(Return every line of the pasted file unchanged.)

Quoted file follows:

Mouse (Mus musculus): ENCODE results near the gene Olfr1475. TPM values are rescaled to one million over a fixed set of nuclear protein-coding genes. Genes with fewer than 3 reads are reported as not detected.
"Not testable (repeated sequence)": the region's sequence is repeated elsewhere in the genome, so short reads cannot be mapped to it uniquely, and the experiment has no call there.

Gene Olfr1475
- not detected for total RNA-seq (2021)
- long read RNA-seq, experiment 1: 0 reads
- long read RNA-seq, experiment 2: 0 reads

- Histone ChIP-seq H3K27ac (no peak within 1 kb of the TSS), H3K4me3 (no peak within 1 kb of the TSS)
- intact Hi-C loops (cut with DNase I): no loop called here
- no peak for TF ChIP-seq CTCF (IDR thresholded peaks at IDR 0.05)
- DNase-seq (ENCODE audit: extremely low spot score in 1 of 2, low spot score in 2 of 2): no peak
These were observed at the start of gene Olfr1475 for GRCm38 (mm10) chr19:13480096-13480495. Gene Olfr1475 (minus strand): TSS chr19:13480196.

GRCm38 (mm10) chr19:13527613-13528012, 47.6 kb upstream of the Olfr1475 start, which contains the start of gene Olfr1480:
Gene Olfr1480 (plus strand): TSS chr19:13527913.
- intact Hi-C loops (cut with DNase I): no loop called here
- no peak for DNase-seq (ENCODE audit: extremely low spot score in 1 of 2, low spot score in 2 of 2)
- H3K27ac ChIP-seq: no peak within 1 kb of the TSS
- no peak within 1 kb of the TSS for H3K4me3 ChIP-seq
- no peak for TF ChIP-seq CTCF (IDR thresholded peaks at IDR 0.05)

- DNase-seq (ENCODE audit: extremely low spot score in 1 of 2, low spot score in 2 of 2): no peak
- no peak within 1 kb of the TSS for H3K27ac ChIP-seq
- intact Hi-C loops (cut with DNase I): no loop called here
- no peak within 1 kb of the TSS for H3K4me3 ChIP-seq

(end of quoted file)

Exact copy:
Mouse (Mus musculus): ENCODE results near the gene Olfr1475. TPM values are rescaled to one million over a fixed set of nuclear protein-coding genes. Genes with fewer than 3 reads are reported as not detected.
"Not testable (repeated sequence)": the region's sequence is repeated elsewhere in the genome, so short reads cannot be mapped to it uniquely, and the experiment has no call there.

Gene Olfr1475
- not detected for total RNA-seq (2021)
- long read RNA-seq, experiment 1: 0 reads
- long read RNA-seq, experiment 2: 0 reads

- Histone ChIP-seq H3K27ac (no peak within 1 kb of the TSS), H3K4me3 (no peak within 1 kb of the TSS)
- intact Hi-C loops (cut with DNase I): no loop called here
- no peak for TF ChIP-seq CTCF (IDR thresholded peaks at IDR 0.05)
- DNase-seq (ENCODE audit: extremely low spot score in 1 of 2, low spot score in 2 of 2): no peak
These were observed at the start of gene Olfr1475 for GRCm38 (mm10) chr19:13480096-13480495. Gene Olfr1475 (minus strand): TSS chr19:13480196.

GRCm38 (mm10) chr19:13527613-13528012, 47.6 kb upstream of the Olfr1475 start, which contains the start of gene Olfr1480:
Gene Olfr1480 (plus strand): TSS chr19:13527913.
- intact Hi-C loops (cut with DNase I): no loop called here
- no peak for DNase-seq (ENCODE audit: extremely low spot score in 1 of 2, low spot score in 2 of 2)
- H3K27ac ChIP-seq: no peak within 1 kb of the TSS
- no peak within 1 kb of the TSS for H3K4me3 ChIP-seq
- no peak for TF ChIP-seq CTCF (IDR thresholded peaks at IDR 0.05)

- DNase-seq (ENCODE audit: extremely low spot score in 1 of 2, low spot score in 2 of 2): no peak
- no peak within 1 kb of the TSS for H3K27ac ChIP-seq
- intact Hi-C loops (cut with DNase I): no loop called here
- no peak within 1 kb of the TSS for H3K4me3 ChIP-seq